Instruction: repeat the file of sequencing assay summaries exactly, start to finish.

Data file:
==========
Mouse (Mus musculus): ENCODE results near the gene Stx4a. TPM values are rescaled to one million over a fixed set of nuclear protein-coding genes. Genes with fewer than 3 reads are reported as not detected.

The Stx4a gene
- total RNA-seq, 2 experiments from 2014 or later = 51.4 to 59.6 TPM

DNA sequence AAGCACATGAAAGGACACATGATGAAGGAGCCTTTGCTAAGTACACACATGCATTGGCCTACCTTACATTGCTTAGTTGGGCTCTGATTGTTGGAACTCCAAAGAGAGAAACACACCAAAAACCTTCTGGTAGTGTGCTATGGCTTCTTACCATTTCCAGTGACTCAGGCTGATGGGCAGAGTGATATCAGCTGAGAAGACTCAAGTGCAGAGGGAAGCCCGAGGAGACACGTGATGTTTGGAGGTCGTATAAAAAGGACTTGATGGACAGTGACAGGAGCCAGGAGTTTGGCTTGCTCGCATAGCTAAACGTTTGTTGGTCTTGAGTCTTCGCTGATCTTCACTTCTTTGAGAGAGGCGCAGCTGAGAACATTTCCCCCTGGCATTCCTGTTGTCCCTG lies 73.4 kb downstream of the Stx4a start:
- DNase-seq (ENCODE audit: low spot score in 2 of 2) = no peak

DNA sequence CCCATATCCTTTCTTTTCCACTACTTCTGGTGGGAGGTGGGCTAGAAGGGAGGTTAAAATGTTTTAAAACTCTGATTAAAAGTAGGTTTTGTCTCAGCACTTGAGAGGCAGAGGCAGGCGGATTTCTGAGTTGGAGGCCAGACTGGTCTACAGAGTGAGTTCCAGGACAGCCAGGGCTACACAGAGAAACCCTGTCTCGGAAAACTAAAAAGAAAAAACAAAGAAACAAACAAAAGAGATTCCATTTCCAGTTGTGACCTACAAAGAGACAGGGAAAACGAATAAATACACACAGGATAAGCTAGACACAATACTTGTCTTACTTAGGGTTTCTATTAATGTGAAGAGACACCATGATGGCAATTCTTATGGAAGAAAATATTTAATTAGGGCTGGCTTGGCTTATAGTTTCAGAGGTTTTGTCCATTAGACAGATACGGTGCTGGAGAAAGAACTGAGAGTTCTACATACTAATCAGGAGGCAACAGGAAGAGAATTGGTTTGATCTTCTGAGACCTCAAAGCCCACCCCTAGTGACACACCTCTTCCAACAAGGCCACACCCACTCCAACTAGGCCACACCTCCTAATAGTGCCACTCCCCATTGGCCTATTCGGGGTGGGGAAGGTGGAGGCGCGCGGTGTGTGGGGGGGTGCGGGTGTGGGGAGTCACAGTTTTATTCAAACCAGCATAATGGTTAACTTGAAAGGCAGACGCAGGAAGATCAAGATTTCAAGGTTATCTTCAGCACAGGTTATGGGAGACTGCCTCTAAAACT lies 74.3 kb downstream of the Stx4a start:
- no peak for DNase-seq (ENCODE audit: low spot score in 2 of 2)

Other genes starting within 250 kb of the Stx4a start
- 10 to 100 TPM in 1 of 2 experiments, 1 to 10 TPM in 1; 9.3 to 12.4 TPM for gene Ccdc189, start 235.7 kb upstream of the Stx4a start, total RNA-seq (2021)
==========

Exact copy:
Mouse (Mus musculus): ENCODE results near the gene Stx4a. TPM values are rescaled to one million over a fixed set of nuclear protein-coding genes. Genes with fewer than 3 reads are reported as not detected.

The Stx4a gene
- total RNA-seq, 2 experiments from 2014 or later = 51.4 to 59.6 TPM

DNA sequence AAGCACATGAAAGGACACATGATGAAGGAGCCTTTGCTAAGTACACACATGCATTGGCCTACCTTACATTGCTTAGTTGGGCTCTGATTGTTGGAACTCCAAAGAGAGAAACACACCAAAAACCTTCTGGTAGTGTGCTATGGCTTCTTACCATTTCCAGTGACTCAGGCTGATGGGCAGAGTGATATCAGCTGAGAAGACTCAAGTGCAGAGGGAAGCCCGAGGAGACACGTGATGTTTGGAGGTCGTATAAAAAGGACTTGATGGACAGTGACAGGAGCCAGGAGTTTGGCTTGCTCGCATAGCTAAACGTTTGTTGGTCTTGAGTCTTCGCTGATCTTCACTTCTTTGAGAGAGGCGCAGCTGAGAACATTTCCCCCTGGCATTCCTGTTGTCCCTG lies 73.4 kb downstream of the Stx4a start:
- DNase-seq (ENCODE audit: low spot score in 2 of 2) = no peak

DNA sequence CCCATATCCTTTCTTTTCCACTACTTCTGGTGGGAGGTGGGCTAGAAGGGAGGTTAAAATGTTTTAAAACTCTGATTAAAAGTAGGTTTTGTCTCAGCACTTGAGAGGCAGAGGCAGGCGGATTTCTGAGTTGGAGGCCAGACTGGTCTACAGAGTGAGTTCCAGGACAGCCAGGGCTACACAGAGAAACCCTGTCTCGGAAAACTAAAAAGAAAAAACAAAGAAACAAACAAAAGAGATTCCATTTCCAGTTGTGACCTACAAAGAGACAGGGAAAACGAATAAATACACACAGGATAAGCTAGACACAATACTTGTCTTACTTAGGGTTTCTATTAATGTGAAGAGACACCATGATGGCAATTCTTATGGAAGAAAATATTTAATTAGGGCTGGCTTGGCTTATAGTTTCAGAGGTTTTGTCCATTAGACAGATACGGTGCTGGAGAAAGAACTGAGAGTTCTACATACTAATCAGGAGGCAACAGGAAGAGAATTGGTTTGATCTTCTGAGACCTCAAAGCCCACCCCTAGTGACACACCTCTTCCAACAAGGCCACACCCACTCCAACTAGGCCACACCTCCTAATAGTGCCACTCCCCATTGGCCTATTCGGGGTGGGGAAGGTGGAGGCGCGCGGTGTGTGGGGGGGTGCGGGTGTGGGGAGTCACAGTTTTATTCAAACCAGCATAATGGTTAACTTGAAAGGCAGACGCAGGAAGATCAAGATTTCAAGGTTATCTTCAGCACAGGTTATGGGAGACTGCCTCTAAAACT lies 74.3 kb downstream of the Stx4a start:
- no peak for DNase-seq (ENCODE audit: low spot score in 2 of 2)

Other genes starting within 250 kb of the Stx4a start
- 10 to 100 TPM in 1 of 2 experiments, 1 to 10 TPM in 1; 9.3 to 12.4 TPM for gene Ccdc189, start 235.7 kb upstream of the Stx4a start, total RNA-seq (2021)